Ramos, whose case load includes crimes like graffiti, shoplifting and gang investigations, supports the provision that a program participant must confess to their crimes.

“I believe that for any of us to correct whatever it is that we are doing wrong, one of the first things we need to do is to acknowledge that we did do something wrong,” he said.

The civil citation program is as important to the child as it is for the law enforcement agency, Ramos said.

“This shows that law enforcement wants to work with the community to find solutions that can increase the chances of correcting the behavior while strengthening the relationship among us all,” he said. “If you have a positive interaction with a law enforcement officer then the possibility is that more positivity will come out of that.”

Fort Myers’ use of civil citations for first-time juvenile offenders was at 61.4 percent in 2014-15 through February, the highest in the county.

Officers who work with young people make an impact on them, but the impact goes both ways.

“These guys can rattle off names of kids they supervise,” said. Lt. Victor Medico, spokesman for the police department, who also spent some time supervising the juvenile unit.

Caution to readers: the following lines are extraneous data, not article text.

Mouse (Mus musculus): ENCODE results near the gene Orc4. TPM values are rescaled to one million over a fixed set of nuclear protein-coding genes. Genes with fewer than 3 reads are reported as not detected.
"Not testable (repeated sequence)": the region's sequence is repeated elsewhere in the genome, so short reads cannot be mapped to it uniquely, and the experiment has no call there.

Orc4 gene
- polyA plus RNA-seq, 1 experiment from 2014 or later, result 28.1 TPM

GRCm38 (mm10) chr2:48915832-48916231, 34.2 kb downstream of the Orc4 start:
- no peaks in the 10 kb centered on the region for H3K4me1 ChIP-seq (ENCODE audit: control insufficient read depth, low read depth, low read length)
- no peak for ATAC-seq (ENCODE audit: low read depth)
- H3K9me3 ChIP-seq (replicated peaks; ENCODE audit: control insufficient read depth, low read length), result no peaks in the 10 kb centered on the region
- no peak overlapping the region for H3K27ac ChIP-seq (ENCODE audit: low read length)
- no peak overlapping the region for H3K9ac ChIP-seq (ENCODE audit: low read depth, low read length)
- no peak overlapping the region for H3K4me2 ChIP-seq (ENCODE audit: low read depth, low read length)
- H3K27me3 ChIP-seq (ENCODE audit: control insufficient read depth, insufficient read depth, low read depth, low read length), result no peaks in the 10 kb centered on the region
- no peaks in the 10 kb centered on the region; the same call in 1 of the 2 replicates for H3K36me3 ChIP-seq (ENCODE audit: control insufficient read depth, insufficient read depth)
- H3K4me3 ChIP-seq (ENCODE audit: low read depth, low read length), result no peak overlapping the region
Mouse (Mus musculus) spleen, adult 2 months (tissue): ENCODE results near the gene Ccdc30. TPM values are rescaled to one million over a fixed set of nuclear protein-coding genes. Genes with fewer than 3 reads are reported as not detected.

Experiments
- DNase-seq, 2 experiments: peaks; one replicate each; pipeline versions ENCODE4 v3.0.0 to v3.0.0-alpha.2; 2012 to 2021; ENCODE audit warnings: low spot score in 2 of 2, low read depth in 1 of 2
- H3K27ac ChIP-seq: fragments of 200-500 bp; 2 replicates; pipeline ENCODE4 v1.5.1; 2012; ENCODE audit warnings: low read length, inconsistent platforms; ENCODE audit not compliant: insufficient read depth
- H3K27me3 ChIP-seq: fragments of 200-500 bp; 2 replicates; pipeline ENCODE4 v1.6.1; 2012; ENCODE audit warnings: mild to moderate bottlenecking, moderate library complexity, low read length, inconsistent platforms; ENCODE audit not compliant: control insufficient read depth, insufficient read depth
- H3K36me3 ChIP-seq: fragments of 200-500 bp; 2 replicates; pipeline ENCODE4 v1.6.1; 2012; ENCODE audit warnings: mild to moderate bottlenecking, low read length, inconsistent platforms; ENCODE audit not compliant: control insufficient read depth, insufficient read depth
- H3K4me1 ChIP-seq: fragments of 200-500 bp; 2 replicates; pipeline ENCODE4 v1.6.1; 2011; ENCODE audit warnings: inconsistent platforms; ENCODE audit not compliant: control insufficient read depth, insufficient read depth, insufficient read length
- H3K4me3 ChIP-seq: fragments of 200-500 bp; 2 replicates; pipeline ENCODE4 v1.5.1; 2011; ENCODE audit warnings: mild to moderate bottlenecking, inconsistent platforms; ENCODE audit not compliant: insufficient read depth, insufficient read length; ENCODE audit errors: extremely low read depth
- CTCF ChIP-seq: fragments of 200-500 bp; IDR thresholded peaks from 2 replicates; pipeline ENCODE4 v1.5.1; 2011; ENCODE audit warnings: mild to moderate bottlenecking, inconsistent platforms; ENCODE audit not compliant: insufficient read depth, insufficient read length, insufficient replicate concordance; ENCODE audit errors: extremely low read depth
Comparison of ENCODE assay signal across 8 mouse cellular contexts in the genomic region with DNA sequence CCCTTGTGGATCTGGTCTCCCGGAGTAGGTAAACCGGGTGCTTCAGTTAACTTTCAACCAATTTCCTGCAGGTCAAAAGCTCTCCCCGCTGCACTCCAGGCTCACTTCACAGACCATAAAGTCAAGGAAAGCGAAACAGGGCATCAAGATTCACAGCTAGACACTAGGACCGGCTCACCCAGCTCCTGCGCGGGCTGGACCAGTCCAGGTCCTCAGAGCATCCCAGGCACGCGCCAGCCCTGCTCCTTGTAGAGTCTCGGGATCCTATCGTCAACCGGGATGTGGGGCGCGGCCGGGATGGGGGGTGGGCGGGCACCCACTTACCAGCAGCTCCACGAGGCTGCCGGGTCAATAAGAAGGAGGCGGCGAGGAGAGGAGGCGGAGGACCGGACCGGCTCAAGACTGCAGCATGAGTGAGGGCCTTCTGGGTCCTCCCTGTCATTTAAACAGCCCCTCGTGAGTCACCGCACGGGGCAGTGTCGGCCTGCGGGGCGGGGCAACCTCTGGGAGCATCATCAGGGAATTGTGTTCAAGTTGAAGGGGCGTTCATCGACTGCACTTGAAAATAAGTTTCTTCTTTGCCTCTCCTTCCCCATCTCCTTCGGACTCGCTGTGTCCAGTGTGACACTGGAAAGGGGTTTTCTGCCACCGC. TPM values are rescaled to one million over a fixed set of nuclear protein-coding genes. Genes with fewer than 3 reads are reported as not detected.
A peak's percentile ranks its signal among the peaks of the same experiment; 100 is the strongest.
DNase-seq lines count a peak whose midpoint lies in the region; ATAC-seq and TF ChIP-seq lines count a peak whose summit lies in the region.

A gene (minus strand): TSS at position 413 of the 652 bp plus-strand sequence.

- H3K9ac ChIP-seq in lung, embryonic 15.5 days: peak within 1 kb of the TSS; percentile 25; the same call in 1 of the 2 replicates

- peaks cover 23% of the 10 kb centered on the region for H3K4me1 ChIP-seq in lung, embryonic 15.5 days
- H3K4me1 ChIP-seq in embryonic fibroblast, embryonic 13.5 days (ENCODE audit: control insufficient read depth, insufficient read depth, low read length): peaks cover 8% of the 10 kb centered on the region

While the civil citation program was first introduced by Florida statute in 1991, it wasn’t until 2011 that the state mandated every county implement it. Since then, the Fort Myers Police Department has referred 282 juveniles to civil citation, more than any other county law enforcement agency.

Civil citation’s primary benefit for juveniles is that unlike other diversion programs the offender is never arrested. A juvenile misdemeanor arrest, even one that is eventually expunged, can cause complications for those seeking college scholarships, job opportunities or to join the military.

Board keeps juveniles from reoffending and out of court

“If you’re looking at two kids, one who has a clean record and one who doesn’t, it’s not hard to figure out who’s going to come out on top,” said Rev. John Adler, a civil citation advocate. Adler, who retired from Iona-Hope Episcopal Church last July, testified about the program’s merits before state lawmakers this spring as part of a coalition of religious leaders from 10 Florida counties. “They can talk about expunction and sealing records all they want but in this day and age, it’s virtually impossible to remove an arrest entirely.”

Due to the anonymity offered by civil citation, The News-Press was unable to speak to any juveniles or their parents about the program.

Statistically, kids who receive a civil citation rather than an arrest for a first-time misdemeanor are also much less likely to re-offend. According to the Department of Juvenile Justice, those arrests produce a recidivism rate of 13 percent compared to just 4 percent for civil citation. That rate is even lower among Lee (1 percent) and Collier (3 percent) county law enforcement agencies.

“Once kids get booked and into the system, that experience can produce a sense of hopelessness,” said Fort Myers defense attorney Peter Dennis. “That’s the last thing we need is our children feeling hopeless about the situation they’ve gotten themselves into and that it doesn’t matter anymore because they already have a record.